On the 18 October, 2016, an image circulated widely on social media showing that construction had started on Ramlet el Bayda public beach in Beirut, which sparked outrage among civil society in Lebanon working on protecting public spaces. The project is to build a private resort, Eden Rock Resort, on a plot of land to the south of Ramlet el Bayda, being illegally developed by Wissam Ali Achour through his real estate company, Achour Holding SAL. Of the entire shoreline of the capital, Ramlet el Bayda and Dalieh remain the last two open access spaces frequented by the poorer classes of Beirut, the rest of which has been illegally privatized and fenced off from the public. Anger at this project is not created in a vacuum, but is in reaction to the context of decreasing green and public spaces in Beirut, lack of basic services such as electricity and water, as well as an ongoing waste management crisis.   More outrage ensued on Saturday 12 November, when activist Joumana Talhouk uploaded a video of the construction site on Facebook. In reaction, some activists made use of the Beirut Marathon event the next day, where people were “running for a cause”, to run for Ramlet el Bayda, demanding putting an end to the construction. They filmed the construction on the site for as long as they could, until they were approached by men on the ground who nearly confiscated their phone and told them to leave the site. It was surprising that work was ongoing even on a Sunday, most likely to hasten the construction process that was previously halted because waves washed over the site. Of course, this only proves that the site is too close to the sea and should be classified as public property based on order 144 of 1925 which classifies the seashore as public property, defined as the farthest area reached by the waves during winter, including sand and rocky shores. Activists refer to this Order to argue that investors have no right to build on public maritime domain. The law, however, has been largely ignored, and several decrees over the years have allowed privatization and exploitation of public maritime property. As Cynthia Bou Aoun, a reporter with Al-Akhbar newspaper notes, the exception has become the rule when it comes to the coast of the capital, where this project is no different from many other projects which have encroached upon the shoreline by receiving exceptional decrees allowing development. In fact, there are currently more than 1,200 illegal structures on the Lebanese coast, mostly erected after the chaos of the Lebanese civil war.   Conflict over the Ramlet el Bayda beach is not new, and NGOs as well as independent experts and activists have been working for years to understand how the privatization of Ramlet el Bayda started. In fact, public pressure and work by the NGO Greenline stopped the development of the NARA project on the same beach in the 90s, planned by the former Prime Minister Rafik Hariri. In 2012, the organization NAHNOO took up the fight for the space, and started a campaign called Bayda Ramletna, to raise awareness about the public use of the space. As a public beach, Ramlet el Bayda has been disregarded by the Beirut municipality, making the beach neither clean nor safe for the public to use. It is highly polluted, with sewage pipes flowing directly into the sea (as is the case in many other locations on Beirut's shoreline), and lacks proper design and maintenance, with no easy pedestrian access, as well as lack of monitoring and lighting, making the space particularly inhospitable to women. When it was discovered in September 2016 that a permit was given to Achour Development to develop the plot to the South of Ramlet el Bayda, mobilizations and direct actions intensified. Both NAHNOO and Greenline organized panels to discuss the details of the case, some with the presence of the Governor of Beirut, judge Ziad Chbib, as well as protests on the site. The governor seems to be shrugging off the issue, claiming he has no legal grounds to stop the development since the plots are privately owned. Ironically, back in June 2016, when public attention was drawn to the area after the wooden staircase leading down to the beach was destroyed by excavators, the governor claimed that “The Ramlet el Bayda public beach will not be closed and any form of restricting citizens from accessing the shores, be it for constructional purposes or by erecting fences to close off the area…” [1] At the time, he had called on the Ministry of Public Works and Transport to draw the borders of maritime public property, to put an end to this issue once and for all. Meanwhile, the said minister, Ghazi Zeaiter, responded that these borders are already provided by Article 2 of Order 144 of 1925 and claimed that the excavations plans are “illegal”, and called on the Interior Ministry and the Municipality of Beirut to preserve the coast.   More recently, social movements such as We Want Accountability (Badna Nhaseb) as well as independent activists have begun to organize protests and actions on site. For example, on November 14, 2016, a group of activists spontaneously went to the site and tried to remove the pipes that were dredging sea water from the site into the sea. They were attacked by men in civilian clothing, and one of the activists was seriously injured. The next day during a protest organized by We Want Accountability, more security men were on the site and clashes erupted again between these men and activists. At the most recent protest against the privatization of the space on 26 November 2016, organized in coordination between all the NGOs and civil campaigns working on the issue, there was a notable increase in the number of protestors, who blocked the sea road of Ramlet el Bayda, and marched from the northern end of the beach to the south where construction was ongoing. Protestors were met by riot police, who had blocked the public road leading to the beach with barbed wire leading activists to ask whether their role is to establish security or condone the theft of public property. When trying to access the beach from the shore, protestors found their path blocked by a river of sewage, that had been purposefully widened and deepened to prevent them from passing through, with riot police walling the area on the other side. With almost no light on the beach except for the headlights of a police car, and the suffocating stench of sewage, most protestors found the scene quite apocalyptic. Although some activists managed to build a bridge across the sewage from abandoned pipes and were willing to clash with the riot police, organizers managed to keep the protest peaceful, to the dismay of many who wanted their rightful access to the beach, and promised to take the matter to court, claiming the law is on their side.   Although what is happening today on Ramlet el Bayda is a clear violation of the laws governing coastal properties, the concerned ministries and authorities seem to be turning a blind eye to these violations, and jeopardizing public spaces for the sake of real estate owners who have the wealth and political power to pass exceptional decrees and receive illegal permits to develop and fence off a space that has been publically used for decades.   Much remains dubious and unclear when it comes to the case of Ramlet el Bayda, such as inconsistent decrees and regulatory frameworks, as well as “secret documents” that researchers have been uncovering, showing that public officials have over the years involved themselves “in the deliberate work of blurring records to preemptively circumvent the ability of city dwellers to formulate legally buttressed claims.” [2] What is clear however, is that little time remains to preserve Ramlet el Bayda as a public space for the citizens of Beirut and prevent the city from becoming “the first Mediterranean city without a seafront [2].”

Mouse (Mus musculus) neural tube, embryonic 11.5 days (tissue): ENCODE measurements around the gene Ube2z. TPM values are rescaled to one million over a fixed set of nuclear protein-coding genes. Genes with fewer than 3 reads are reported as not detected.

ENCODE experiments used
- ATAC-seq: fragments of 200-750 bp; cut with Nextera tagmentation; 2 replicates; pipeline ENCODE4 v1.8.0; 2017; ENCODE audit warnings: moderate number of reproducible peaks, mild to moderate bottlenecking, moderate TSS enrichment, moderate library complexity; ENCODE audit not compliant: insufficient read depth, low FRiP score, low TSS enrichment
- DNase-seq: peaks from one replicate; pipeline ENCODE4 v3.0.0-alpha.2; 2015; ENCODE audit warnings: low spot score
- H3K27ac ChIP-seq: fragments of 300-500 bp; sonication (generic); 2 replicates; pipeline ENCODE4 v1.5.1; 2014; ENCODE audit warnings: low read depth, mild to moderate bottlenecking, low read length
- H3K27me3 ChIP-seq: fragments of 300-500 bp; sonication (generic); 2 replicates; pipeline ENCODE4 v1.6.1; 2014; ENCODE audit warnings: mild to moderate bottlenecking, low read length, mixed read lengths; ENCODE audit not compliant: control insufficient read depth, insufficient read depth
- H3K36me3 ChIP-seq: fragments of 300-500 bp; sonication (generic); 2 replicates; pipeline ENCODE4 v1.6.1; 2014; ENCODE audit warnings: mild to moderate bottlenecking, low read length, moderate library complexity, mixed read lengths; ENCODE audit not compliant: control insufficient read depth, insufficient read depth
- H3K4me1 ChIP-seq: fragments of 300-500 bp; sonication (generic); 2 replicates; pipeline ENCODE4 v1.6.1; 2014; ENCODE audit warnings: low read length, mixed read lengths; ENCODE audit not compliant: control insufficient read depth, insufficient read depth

Basic Data